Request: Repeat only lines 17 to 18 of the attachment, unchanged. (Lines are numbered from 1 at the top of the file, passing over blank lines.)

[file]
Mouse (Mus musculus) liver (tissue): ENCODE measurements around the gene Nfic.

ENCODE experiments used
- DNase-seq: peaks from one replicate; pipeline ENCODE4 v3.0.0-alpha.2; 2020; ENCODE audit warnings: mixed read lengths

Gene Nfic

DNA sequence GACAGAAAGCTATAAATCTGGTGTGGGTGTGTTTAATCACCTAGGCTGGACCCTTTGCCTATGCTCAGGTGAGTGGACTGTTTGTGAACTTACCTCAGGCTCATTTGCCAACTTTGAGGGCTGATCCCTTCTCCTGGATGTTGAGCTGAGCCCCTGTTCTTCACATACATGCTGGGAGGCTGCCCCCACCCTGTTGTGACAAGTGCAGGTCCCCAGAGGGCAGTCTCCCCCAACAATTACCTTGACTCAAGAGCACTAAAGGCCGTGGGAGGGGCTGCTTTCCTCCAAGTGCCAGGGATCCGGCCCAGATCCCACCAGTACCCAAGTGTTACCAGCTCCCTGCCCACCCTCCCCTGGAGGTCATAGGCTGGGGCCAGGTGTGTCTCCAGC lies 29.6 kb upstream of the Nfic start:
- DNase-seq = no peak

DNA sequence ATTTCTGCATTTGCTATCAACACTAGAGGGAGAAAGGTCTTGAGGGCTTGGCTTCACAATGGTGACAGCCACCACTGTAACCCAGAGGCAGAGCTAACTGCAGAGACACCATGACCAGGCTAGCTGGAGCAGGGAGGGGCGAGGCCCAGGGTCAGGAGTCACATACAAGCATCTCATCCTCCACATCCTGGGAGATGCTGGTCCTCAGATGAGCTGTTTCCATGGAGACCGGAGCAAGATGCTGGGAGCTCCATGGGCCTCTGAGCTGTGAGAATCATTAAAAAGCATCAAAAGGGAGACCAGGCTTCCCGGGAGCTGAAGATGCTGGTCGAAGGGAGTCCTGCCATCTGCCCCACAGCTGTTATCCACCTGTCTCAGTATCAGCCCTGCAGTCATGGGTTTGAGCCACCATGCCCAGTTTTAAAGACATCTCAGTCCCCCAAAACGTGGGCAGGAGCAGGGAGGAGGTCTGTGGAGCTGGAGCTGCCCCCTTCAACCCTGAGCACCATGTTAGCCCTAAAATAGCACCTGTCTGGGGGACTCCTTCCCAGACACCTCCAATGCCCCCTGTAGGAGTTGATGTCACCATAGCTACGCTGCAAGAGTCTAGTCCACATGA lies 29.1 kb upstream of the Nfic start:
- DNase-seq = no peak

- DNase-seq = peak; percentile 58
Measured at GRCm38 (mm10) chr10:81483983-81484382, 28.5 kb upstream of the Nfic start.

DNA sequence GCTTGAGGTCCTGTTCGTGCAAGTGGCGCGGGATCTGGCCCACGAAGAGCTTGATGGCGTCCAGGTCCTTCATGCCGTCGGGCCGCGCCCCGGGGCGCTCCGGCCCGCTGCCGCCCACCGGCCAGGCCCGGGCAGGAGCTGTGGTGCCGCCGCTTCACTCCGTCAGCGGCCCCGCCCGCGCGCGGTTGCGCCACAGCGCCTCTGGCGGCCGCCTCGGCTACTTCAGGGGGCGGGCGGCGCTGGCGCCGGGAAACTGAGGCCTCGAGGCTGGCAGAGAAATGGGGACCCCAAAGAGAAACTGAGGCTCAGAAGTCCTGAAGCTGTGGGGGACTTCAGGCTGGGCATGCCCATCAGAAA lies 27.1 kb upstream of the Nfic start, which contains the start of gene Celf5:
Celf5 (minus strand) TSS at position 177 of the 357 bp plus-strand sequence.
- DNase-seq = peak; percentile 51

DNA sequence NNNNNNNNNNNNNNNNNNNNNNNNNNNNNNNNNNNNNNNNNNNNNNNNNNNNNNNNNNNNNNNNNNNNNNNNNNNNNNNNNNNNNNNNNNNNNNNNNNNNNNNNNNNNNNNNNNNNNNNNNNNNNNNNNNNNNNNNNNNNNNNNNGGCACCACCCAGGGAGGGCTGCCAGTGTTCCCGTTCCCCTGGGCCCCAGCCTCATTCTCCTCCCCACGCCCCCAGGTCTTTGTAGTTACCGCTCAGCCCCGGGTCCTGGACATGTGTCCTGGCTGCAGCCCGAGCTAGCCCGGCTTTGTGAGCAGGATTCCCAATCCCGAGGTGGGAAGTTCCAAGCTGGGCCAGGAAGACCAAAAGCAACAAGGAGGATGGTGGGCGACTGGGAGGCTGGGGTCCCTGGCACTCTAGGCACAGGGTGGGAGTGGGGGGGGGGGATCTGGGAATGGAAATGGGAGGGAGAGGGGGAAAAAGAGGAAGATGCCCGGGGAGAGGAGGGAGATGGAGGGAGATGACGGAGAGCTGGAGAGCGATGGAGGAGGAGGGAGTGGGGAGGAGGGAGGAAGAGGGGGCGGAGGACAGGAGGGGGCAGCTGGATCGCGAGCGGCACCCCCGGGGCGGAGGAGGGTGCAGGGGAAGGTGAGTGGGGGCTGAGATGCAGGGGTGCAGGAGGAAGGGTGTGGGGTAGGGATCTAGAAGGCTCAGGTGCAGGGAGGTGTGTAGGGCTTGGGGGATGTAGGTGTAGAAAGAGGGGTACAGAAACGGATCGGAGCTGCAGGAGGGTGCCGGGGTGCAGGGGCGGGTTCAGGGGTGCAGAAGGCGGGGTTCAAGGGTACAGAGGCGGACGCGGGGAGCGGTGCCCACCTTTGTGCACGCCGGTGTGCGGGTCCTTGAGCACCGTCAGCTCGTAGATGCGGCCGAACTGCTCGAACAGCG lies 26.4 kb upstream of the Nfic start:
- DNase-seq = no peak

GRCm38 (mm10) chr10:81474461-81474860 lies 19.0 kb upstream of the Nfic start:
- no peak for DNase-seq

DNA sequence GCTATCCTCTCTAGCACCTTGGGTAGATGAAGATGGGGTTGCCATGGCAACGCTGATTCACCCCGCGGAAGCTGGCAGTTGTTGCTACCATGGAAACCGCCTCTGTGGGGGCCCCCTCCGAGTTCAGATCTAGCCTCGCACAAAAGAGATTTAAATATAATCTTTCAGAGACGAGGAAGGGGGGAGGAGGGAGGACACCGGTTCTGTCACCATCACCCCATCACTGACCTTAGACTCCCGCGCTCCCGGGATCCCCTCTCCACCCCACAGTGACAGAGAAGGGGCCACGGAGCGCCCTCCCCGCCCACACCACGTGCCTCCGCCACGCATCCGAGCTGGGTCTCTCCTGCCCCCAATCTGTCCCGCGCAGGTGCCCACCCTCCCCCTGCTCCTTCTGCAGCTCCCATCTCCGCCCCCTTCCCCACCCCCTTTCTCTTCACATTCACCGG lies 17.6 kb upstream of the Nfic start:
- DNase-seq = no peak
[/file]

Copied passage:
- no peak for DNase-seq

DNA sequence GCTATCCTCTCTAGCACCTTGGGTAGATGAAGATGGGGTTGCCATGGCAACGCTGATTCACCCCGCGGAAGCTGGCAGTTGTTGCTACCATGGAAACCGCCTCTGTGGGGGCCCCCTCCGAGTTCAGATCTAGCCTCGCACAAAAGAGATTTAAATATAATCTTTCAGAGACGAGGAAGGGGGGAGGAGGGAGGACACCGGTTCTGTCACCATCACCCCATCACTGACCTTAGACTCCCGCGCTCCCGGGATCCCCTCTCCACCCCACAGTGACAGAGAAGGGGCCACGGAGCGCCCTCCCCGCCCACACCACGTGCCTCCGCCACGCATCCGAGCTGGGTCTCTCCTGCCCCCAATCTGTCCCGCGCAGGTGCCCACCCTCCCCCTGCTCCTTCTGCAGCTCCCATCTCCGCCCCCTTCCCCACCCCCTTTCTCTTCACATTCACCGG lies 17.6 kb upstream of the Nfic start: